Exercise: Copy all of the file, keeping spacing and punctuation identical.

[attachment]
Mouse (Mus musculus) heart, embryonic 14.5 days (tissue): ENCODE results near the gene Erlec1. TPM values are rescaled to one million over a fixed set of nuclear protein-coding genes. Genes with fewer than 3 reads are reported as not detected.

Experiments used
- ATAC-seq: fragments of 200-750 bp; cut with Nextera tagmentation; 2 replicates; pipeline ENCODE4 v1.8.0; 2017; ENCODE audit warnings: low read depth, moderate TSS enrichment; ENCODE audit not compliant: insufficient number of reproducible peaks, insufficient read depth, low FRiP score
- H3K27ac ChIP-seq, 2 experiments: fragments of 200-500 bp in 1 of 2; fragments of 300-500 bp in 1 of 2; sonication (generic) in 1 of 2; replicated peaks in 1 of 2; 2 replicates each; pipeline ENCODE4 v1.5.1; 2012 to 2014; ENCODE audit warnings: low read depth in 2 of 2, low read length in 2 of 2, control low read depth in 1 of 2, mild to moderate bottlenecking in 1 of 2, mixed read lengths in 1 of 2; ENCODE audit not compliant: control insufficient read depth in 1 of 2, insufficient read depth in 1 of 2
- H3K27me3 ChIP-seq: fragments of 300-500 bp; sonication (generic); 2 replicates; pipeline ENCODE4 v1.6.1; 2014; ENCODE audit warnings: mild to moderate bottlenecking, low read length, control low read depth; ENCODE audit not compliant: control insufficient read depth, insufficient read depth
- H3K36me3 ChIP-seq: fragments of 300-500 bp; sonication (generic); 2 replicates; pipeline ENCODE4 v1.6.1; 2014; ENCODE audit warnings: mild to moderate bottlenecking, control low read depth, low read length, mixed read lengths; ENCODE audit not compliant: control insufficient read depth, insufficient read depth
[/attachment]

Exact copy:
Mouse (Mus musculus) heart, embryonic 14.5 days (tissue): ENCODE results near the gene Erlec1. TPM values are rescaled to one million over a fixed set of nuclear protein-coding genes. Genes with fewer than 3 reads are reported as not detected.

Experiments used
- ATAC-seq: fragments of 200-750 bp; cut with Nextera tagmentation; 2 replicates; pipeline ENCODE4 v1.8.0; 2017; ENCODE audit warnings: low read depth, moderate TSS enrichment; ENCODE audit not compliant: insufficient number of reproducible peaks, insufficient read depth, low FRiP score
- H3K27ac ChIP-seq, 2 experiments: fragments of 200-500 bp in 1 of 2; fragments of 300-500 bp in 1 of 2; sonication (generic) in 1 of 2; replicated peaks in 1 of 2; 2 replicates each; pipeline ENCODE4 v1.5.1; 2012 to 2014; ENCODE audit warnings: low read depth in 2 of 2, low read length in 2 of 2, control low read depth in 1 of 2, mild to moderate bottlenecking in 1 of 2, mixed read lengths in 1 of 2; ENCODE audit not compliant: control insufficient read depth in 1 of 2, insufficient read depth in 1 of 2
- H3K27me3 ChIP-seq: fragments of 300-500 bp; sonication (generic); 2 replicates; pipeline ENCODE4 v1.6.1; 2014; ENCODE audit warnings: mild to moderate bottlenecking, low read length, control low read depth; ENCODE audit not compliant: control insufficient read depth, insufficient read depth
- H3K36me3 ChIP-seq: fragments of 300-500 bp; sonication (generic); 2 replicates; pipeline ENCODE4 v1.6.1; 2014; ENCODE audit warnings: mild to moderate bottlenecking, control low read depth, low read length, mixed read lengths; ENCODE audit not compliant: control insufficient read depth, insufficient read depth